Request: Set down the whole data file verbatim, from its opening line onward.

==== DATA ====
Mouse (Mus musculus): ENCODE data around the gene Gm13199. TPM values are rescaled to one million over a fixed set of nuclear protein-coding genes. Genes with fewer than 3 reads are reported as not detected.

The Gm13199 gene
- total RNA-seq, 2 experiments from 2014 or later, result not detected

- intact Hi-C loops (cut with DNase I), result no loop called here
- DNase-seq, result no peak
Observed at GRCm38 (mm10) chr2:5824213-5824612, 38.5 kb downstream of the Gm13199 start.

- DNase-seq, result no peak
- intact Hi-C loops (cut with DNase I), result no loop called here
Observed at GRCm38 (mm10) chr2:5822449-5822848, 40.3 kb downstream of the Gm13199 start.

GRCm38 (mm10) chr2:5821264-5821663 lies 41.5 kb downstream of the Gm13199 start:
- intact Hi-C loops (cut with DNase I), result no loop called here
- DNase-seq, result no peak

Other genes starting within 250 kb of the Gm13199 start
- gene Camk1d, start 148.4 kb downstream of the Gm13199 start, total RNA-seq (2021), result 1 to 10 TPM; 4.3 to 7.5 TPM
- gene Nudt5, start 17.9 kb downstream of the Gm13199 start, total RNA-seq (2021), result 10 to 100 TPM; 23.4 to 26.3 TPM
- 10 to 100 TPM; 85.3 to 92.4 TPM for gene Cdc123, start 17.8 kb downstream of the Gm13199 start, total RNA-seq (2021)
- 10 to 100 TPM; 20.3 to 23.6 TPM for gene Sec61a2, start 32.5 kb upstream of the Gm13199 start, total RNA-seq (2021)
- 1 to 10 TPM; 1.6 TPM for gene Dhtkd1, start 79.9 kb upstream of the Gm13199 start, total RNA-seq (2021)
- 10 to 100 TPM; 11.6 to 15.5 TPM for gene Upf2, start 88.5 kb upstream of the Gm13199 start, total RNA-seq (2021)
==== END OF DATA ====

Mouse (Mus musculus): ENCODE data around the gene Gm13199. TPM values are rescaled to one million over a fixed set of nuclear protein-coding genes. Genes with fewer than 3 reads are reported as not detected.

The Gm13199 gene
- total RNA-seq, 2 experiments from 2014 or later, result not detected

- intact Hi-C loops (cut with DNase I), result no loop called here
- DNase-seq, result no peak
Observed at GRCm38 (mm10) chr2:5824213-5824612, 38.5 kb downstream of the Gm13199 start.

- DNase-seq, result no peak
- intact Hi-C loops (cut with DNase I), result no loop called here
Observed at GRCm38 (mm10) chr2:5822449-5822848, 40.3 kb downstream of the Gm13199 start.

GRCm38 (mm10) chr2:5821264-5821663 lies 41.5 kb downstream of the Gm13199 start:
- intact Hi-C loops (cut with DNase I), result no loop called here
- DNase-seq, result no peak

Other genes starting within 250 kb of the Gm13199 start
- gene Camk1d, start 148.4 kb downstream of the Gm13199 start, total RNA-seq (2021), result 1 to 10 TPM; 4.3 to 7.5 TPM
- gene Nudt5, start 17.9 kb downstream of the Gm13199 start, total RNA-seq (2021), result 10 to 100 TPM; 23.4 to 26.3 TPM
- 10 to 100 TPM; 85.3 to 92.4 TPM for gene Cdc123, start 17.8 kb downstream of the Gm13199 start, total RNA-seq (2021)
- 10 to 100 TPM; 20.3 to 23.6 TPM for gene Sec61a2, start 32.5 kb upstream of the Gm13199 start, total RNA-seq (2021)
- 1 to 10 TPM; 1.6 TPM for gene Dhtkd1, start 79.9 kb upstream of the Gm13199 start, total RNA-seq (2021)
- 10 to 100 TPM; 11.6 to 15.5 TPM for gene Upf2, start 88.5 kb upstream of the Gm13199 start, total RNA-seq (2021)